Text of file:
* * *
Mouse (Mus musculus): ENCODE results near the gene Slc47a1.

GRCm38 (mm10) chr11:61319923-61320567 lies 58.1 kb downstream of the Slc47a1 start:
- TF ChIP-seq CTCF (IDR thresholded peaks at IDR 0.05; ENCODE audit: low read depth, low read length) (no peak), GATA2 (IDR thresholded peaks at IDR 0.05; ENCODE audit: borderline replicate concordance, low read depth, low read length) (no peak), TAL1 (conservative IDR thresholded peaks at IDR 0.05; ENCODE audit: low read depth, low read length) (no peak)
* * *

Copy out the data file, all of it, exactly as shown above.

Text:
Mouse (Mus musculus): ENCODE results near the gene Slc47a1.

GRCm38 (mm10) chr11:61319923-61320567 lies 58.1 kb downstream of the Slc47a1 start:
- TF ChIP-seq CTCF (IDR thresholded peaks at IDR 0.05; ENCODE audit: low read depth, low read length) (no peak), GATA2 (IDR thresholded peaks at IDR 0.05; ENCODE audit: borderline replicate concordance, low read depth, low read length) (no peak), TAL1 (conservative IDR thresholded peaks at IDR 0.05; ENCODE audit: low read depth, low read length) (no peak)